5. I’m so glad I found your website – Nice to meet you! I’m new to fermenting, but very determined to make it a regular part of our diet. While I love sauerkraut, and plan to try fermenting veggies too, I’m also interested in making your kombucha. I’m gathering supplies, (Thank you so much for having a store!!) and wondered WHY certain teas will work, and if there are some that won’t work. Does it really matter? I have major allergies, and some medical issues, so my diet is really limited, and I’d like to just use the few teas that I normally use, one of which is just peppermint leaves. Is there a certain biology or science behind which tea to use?

  6. I made my first batch of kombucha a while ago. Didn’t turn out to well. Kinda tasted funny. I was use to store boughten so I just thought that was it. I second fermented and when I went to open a bottle it sprayed everywhere. Not sure why? My scoby has been in the frig covered with my first brew for 3- 4 wks. Is it any good or should I start all over?

    • You should try it and see if it makes kombucha and the fact that your kombucha was really fizzy is a good sign and means it good. Try again don’t give up it will probably still work.

  7. Hi Donna,

    I’m trying to figure out why my kombucha tastes like the scoby. Is this normal for the homemade variety? Yours that I tried in your class last month tasted so much better than mine does! I bought one of your SCOBYs and I just want to make sure I’m not doing anything wrong! I use filtered water, green tea, regular sugar, a brew belt and follow the recipe in your book. It usually ferments for about a week.

    Thanks for your help, Donna! You rock. Discovering fermented foods (and you!) has been literally a lifesaver for me. I’m so grateful!

    Kourtney

  8. Being a newby at it, I am making my first batch of Kombucha. I didn’t know which teas to use, and I had Moringa tea bags so I used them. I forgot I had Rooibose…next time I’ll try that or a combination. Anyway, the question I have is, when you flavor it with fruit juice, how can you do ginger to add in??? I was not a big fan of ginger, since buying Kombucha with ginger…it has changed me. Now it is my best friend. lol Would you just cut some ginger off and put it in along with the fruit juice? Thank you

  9. Hi Donna!! I was given a scoby. Started brew 15th Jan up until the last four days it was in my airing cupboard to keep from getting too cold (not very warm but warmest place in house) I purchased a brew belt which I have had on it for the last four days now the 1st Feb. My question is in the pictures of most scobies they seem to be pale coloured and sort of rubbery. Mine is sort of chestnut mushroom colour and sort of powdery not so solid looking it does have bubbles and I can hear action when I look at it not sure if it is ok? Can you advise please.

  10. Hi Donna,

    I am just starting to introduce the trilogy into my life! I am starting out with Kombucha and purchased a dehydrated SCOBY . I am in the process of activating the SCOBY. I have been reading through your website and note that you do not use vinegar in your Kombucha. The instructions I am following has 1/2 cup distilled vinegar and it also has this in the instructions for making your first batch. Is it better for me to make my first batch without the vinegar – will this change anything as it is a re hydrated etc.?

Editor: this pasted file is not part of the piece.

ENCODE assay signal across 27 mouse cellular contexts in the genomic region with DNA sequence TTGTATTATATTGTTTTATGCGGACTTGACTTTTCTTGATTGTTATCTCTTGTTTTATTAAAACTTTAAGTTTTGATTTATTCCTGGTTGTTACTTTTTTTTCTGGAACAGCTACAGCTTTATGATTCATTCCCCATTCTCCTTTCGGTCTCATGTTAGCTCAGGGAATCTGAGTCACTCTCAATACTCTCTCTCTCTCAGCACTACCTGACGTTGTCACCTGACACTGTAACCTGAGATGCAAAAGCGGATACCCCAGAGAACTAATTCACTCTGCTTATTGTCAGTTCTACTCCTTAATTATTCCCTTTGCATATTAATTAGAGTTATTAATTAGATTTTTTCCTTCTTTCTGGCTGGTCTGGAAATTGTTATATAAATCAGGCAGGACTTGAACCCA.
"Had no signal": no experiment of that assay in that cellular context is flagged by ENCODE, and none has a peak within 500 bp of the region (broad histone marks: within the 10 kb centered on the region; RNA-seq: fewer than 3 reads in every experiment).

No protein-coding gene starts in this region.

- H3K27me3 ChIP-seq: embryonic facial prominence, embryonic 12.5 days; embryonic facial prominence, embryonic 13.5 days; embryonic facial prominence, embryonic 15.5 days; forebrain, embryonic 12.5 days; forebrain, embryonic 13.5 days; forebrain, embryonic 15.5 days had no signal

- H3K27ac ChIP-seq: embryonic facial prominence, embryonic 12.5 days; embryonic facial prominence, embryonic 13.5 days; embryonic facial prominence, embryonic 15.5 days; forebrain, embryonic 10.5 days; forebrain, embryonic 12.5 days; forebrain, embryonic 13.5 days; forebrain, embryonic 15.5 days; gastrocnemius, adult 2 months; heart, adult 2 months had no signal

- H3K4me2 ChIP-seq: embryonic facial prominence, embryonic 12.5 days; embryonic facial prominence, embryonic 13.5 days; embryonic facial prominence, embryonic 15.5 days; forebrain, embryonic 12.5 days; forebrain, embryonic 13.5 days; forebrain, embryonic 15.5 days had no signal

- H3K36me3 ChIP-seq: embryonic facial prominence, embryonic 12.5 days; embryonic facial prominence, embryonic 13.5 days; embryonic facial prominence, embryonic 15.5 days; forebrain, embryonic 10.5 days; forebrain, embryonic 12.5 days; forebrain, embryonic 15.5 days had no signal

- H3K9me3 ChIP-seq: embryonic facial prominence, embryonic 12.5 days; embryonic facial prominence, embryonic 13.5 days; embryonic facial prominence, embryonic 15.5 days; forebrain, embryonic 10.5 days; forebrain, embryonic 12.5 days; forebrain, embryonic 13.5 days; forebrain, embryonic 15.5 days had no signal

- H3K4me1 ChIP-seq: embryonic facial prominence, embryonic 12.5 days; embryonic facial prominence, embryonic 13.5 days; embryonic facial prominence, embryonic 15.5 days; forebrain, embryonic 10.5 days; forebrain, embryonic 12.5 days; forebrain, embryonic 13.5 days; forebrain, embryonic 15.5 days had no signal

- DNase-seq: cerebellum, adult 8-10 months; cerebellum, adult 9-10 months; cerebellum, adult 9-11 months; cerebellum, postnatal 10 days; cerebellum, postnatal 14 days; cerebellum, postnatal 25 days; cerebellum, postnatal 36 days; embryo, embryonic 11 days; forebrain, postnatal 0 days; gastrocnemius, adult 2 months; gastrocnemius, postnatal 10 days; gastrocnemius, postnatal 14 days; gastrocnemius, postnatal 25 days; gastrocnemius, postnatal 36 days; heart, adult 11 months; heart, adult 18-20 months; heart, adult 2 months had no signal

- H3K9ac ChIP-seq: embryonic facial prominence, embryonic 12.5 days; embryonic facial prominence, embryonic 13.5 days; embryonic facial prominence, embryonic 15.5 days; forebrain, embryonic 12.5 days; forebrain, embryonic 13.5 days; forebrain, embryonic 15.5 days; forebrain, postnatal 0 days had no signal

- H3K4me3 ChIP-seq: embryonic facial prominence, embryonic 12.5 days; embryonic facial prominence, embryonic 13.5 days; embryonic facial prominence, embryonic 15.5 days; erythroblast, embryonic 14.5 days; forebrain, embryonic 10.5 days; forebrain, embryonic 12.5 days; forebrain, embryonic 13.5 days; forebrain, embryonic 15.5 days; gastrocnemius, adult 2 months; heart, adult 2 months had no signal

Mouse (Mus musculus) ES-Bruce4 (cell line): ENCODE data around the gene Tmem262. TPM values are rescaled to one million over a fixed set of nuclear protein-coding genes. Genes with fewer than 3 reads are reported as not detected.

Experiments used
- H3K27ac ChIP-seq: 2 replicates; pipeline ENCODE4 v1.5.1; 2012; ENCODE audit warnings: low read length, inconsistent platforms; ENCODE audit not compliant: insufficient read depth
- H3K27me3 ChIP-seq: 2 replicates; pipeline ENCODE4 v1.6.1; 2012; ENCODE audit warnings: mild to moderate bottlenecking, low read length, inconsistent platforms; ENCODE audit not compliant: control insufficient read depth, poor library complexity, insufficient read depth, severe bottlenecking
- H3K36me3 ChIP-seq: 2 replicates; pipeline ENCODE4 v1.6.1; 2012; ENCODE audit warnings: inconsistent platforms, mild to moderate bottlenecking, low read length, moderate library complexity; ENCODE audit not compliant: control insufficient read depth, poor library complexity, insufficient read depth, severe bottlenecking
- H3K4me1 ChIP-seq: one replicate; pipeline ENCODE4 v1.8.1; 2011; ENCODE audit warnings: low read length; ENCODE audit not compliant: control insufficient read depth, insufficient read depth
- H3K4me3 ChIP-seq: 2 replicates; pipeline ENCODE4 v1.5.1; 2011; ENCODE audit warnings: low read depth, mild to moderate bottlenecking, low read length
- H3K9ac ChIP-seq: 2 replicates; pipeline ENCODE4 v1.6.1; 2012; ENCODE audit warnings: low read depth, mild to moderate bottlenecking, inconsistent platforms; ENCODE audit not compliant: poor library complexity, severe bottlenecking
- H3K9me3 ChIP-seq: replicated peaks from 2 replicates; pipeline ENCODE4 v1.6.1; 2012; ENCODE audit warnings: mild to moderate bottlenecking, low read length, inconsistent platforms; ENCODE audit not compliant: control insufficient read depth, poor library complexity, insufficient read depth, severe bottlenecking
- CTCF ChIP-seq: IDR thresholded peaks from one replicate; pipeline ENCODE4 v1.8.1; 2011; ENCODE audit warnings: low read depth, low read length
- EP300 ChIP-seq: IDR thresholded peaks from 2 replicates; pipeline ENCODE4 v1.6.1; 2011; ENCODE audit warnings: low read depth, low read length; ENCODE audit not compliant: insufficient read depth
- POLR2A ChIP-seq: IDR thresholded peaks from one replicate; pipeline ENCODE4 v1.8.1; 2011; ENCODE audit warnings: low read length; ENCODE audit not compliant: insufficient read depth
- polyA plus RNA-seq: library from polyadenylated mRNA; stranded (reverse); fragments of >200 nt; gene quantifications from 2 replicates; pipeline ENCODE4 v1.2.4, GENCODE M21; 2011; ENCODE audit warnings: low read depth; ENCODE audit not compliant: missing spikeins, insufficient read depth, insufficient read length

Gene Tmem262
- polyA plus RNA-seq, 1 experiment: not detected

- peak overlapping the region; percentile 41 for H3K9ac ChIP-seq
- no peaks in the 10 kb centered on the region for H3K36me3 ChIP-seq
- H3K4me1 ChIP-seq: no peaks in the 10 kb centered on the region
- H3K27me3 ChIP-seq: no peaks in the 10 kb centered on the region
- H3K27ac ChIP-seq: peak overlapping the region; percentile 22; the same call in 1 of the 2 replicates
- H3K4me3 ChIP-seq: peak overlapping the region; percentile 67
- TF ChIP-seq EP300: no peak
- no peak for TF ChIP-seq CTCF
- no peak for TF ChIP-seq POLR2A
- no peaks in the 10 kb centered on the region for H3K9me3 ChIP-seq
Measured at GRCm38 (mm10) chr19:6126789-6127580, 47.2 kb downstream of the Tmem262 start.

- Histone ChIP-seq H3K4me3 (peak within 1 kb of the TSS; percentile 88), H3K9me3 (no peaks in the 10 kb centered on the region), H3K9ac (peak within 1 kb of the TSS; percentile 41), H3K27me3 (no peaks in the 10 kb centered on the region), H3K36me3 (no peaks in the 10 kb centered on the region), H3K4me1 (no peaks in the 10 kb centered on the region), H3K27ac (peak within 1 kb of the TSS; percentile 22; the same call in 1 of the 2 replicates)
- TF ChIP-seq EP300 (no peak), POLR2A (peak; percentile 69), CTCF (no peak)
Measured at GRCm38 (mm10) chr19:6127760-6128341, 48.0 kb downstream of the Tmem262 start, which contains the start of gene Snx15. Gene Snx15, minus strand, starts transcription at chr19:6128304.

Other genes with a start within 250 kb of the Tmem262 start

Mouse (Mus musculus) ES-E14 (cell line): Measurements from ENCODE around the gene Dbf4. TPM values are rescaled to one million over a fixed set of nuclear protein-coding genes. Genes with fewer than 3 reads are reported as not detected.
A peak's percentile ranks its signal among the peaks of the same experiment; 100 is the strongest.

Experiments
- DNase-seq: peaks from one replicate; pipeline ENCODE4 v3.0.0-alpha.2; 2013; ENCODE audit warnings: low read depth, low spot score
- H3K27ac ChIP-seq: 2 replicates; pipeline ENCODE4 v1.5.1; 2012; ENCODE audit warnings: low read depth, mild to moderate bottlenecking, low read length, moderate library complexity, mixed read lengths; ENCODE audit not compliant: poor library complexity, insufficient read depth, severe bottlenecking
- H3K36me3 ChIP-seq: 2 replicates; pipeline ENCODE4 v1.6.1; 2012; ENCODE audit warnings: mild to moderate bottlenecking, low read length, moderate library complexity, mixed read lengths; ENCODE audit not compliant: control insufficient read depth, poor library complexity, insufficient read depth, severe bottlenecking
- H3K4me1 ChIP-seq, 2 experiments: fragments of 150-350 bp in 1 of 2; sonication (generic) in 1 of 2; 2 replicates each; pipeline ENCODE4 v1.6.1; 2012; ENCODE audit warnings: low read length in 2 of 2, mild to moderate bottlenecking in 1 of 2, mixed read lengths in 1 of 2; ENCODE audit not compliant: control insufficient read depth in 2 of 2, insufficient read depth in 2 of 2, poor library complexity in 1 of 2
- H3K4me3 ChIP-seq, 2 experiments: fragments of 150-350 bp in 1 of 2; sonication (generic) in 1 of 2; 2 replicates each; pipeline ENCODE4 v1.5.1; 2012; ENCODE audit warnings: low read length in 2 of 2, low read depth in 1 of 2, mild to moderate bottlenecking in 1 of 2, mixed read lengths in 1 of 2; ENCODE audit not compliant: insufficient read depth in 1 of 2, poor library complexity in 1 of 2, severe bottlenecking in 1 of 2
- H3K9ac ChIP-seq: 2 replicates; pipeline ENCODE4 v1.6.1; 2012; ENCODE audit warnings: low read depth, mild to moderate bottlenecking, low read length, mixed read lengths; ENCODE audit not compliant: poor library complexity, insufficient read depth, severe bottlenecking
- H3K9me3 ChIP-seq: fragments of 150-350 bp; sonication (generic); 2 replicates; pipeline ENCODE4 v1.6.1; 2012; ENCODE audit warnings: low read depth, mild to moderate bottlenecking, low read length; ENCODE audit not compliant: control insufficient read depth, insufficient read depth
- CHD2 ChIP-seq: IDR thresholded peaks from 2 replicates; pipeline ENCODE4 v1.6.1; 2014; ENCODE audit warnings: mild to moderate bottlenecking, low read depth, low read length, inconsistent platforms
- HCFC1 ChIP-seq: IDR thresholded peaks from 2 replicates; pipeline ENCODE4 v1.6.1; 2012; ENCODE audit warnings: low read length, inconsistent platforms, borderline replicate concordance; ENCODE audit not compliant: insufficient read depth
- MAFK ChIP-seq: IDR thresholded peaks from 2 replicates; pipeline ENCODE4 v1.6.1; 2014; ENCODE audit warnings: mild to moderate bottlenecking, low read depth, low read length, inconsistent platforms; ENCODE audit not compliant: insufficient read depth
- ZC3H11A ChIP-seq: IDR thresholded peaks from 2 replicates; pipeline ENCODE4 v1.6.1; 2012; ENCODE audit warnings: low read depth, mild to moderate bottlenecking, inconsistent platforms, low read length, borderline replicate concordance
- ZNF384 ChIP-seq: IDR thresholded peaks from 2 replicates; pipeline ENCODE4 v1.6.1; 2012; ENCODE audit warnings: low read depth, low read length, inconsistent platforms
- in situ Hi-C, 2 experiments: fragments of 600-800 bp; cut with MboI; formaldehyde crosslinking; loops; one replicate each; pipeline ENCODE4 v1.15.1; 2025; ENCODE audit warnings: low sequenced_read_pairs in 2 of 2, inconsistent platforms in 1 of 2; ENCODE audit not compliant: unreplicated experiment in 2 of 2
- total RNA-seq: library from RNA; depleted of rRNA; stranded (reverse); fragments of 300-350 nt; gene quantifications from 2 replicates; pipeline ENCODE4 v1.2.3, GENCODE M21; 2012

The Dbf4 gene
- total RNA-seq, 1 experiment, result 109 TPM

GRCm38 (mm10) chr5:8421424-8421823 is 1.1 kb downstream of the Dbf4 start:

Sue

  11. Hi Donna–Loved your story about your premature baby. Especially the outcome. I’m 66 yrs. old and have had high blood pressure since leaving Vietnam in 1972. I’m a walking pharmacist. You name it, I’ve been on it. I’m currently on 6 medications that do lower my BP, but oh the side effects! Really looking forward to trying kombucha. Do you feel it could help someone like me who has a history of BP?

  12. I have been fermenting veg and making kefir and yoghurt for some time now but have avoided kombucha because of the sugar as I am fighting an overgrowth of candida. You say the sugar gets eaten up in kombucha, so does this mean I can drink it without the sugar feeding my candida?

  13. Hi, I make a gallon of komb. I use 8 teabags, 5 organic oolong tea and 3 roobibus with 1 cup of sugar. Are 8 teabags ok, or to many?
    Love your website, thank god for people like you.

  14. I have a scoby that I just bought and it came in a small package sealed with tea (I assume). I cannot use the scoby yet until I test for Yeast in my body. How can I preserve this scoby to use in a month or two?

  15. Hi Donna! Can I split my scoby? I want to turn my 1 batch into 2 alternating batches and I’m wondering if I can split my scoby to do this?
    Thanks!

  16. Donna – I plan to try making Kombucha soon. Two questions:

    1) I live in a rural area in the mountains with delicious well water. If I boil the water can I use it for the kombucha?